Sunday, November 22, 2015

La Salle's Lost Chapter

Mysteries at the Museum covers a broad range of subjects from a plaster cast of a foot apparently belonging to the Honey Island Swamp Monster to a small water barrel used to help find the La Belle shipwreck,  La Salle's ill-fated voyage to discover the mouth of the Mississippi River.  There was even a segment on a silver cigar box (located in the Washington DC Spy Museum), which Sidney Reilly had given to Bruce Lockhart after WWI to commemorate their escapades in Russia during the Bolshevik Revolution.  The cigar box gained poignancy when Reilly returned to Russia only to get shot in the head.  Thanks to Lockhart's memoirs, Reilly served as one of the inspirations for Ian Fleming's James Bond, presumably To Russia with Love.

Don Wildman leads viewers on some pretty wild rides.  He has become one of the constant faces on Travel Channel, having started out with a far more interesting program called Off Limits, where he took viewers into places you wouldn't normally be able to see, like an abandoned sanatorium in upstate New York and Pittsburgh's sewer system.  However, with Mysteries he can blend the macabre with the surreal with some of history's lost chapters like that of Rene Robert Cavelier, Sieur de La Salle, who was determined to find the outlet of the Mississippi and establish a port in the name of France.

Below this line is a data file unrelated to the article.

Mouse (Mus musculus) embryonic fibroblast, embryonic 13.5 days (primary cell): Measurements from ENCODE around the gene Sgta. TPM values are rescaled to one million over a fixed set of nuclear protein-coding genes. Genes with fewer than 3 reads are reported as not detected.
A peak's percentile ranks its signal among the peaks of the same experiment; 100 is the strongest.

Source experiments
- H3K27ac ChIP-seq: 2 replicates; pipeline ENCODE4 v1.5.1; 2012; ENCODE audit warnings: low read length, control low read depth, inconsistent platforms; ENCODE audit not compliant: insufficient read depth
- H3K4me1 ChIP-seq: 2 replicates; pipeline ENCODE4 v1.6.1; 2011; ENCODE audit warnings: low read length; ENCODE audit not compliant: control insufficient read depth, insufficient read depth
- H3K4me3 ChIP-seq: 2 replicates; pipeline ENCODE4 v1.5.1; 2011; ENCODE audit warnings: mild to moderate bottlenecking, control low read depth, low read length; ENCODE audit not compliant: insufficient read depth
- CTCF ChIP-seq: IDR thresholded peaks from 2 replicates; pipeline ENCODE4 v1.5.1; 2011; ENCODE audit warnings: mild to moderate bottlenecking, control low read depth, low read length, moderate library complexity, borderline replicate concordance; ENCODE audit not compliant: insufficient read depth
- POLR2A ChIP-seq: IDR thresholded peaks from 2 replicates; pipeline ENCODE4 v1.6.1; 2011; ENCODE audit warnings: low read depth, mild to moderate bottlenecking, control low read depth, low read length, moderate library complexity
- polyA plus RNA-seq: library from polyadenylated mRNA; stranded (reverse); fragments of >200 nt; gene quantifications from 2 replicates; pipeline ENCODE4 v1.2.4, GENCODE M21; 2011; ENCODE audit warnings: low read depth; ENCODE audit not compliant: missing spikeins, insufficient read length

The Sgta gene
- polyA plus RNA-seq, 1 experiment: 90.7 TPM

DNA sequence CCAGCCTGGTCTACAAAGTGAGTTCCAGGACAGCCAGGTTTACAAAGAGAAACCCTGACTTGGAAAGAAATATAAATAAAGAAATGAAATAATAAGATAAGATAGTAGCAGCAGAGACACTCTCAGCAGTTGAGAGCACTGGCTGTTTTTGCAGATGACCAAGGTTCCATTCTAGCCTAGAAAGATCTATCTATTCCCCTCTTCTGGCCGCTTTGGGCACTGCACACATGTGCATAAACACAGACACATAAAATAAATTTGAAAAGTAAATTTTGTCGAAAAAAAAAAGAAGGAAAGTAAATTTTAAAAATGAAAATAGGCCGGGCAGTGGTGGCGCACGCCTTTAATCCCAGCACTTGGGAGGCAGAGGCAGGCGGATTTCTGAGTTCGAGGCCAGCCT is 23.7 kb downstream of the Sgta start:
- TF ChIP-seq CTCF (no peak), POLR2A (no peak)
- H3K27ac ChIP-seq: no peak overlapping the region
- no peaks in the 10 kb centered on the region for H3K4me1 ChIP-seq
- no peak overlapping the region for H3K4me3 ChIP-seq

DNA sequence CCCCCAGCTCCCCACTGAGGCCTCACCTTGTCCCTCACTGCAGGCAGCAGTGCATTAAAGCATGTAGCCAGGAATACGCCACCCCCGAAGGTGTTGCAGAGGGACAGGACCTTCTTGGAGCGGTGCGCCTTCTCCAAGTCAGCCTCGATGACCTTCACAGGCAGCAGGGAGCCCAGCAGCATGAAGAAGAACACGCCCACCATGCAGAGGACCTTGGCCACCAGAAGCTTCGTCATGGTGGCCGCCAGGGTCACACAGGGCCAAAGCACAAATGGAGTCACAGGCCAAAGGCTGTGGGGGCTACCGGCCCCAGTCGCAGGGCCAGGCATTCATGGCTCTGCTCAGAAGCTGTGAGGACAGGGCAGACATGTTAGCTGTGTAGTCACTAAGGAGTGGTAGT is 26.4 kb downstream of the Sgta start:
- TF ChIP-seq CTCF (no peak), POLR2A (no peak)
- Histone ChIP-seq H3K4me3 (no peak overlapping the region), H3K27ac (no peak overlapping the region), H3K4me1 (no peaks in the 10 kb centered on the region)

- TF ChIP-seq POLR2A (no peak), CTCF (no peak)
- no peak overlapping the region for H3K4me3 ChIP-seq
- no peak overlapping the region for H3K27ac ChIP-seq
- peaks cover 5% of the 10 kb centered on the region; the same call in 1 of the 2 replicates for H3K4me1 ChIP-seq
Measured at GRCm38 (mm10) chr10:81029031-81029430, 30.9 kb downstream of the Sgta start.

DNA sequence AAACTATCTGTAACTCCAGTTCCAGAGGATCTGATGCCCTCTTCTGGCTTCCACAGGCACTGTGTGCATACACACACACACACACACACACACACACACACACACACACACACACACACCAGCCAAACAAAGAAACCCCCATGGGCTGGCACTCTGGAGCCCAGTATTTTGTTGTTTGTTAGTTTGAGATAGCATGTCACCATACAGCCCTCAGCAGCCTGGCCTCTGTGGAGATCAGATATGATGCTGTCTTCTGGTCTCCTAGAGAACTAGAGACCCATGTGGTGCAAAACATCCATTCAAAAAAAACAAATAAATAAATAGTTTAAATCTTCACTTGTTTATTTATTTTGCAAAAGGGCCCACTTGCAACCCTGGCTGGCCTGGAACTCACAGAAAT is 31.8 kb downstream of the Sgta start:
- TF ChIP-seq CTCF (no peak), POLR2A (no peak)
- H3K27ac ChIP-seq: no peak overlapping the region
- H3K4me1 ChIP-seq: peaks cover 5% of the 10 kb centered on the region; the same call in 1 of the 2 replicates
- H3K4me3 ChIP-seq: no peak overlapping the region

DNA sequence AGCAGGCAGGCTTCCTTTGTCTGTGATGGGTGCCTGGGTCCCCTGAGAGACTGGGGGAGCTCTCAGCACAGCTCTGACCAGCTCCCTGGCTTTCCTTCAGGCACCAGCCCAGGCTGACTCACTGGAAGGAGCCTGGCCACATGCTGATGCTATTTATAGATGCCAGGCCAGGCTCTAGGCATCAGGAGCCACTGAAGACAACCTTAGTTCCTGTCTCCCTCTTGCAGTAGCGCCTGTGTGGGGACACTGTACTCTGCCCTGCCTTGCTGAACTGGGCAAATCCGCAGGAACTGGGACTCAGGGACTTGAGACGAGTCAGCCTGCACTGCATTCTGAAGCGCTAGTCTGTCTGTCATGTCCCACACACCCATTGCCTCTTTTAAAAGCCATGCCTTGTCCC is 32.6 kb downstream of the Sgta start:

La Salle doesn't get much attention, even if he had a car named after him.  Surprisingly very little has been written on him, so it probably would have been more interesting to explore the automotive connection, but Don uses a water barrel as his object to tell us the tale of the flamboyant explorer.  La Salle previously had better luck in the Great Lakes region, carving up land grants and opening up the area for fur trade with the Mohawks.  This helps explain why Cadillac chose to name a car after him.

The water barrel was found on the shores of the Gulf of Mexico and helped lead underwater archaeologists to the remains of the La Belle in Matagorda Bay.  It is now part of the Bullock Museum.  Wildman gives these historic vignettes in five minutes or less, so if a viewer does display some curiosity he can always hunt up the website.



It was an ignominious end for the French explorer, who had wandered around for two months looking for the mouth of the Mississippi only to return to find the ship gone.  Not surprising since he had said he would only be gone 10 days.  The crew had made an effort to stay longer, but when provisions ran out they set sail, only to be struck by Hurricane-force winds and the ship to lie hidden for centuries.  You never know where these wrecks will turn up, and since manifests showed little of value on board, there really wasn't much interest beyond historical curiosity.

Probably the best book available on La Salle was that written by Francis Parkman, which takes in his time in the Great Lakes region.  There are others noting his singular obsession with the Mississippi River, which formed the backbone of the Louisiana Purchase.  However, the Spanish controlled the Gulf of Mexico at the time, and the failure to establish this final link is what cost the French to control this valuable piece of frontier.  Had he been able to do so, he probably would have been more greatly memorialized than in a water barrel or 1927 luxury touring car.

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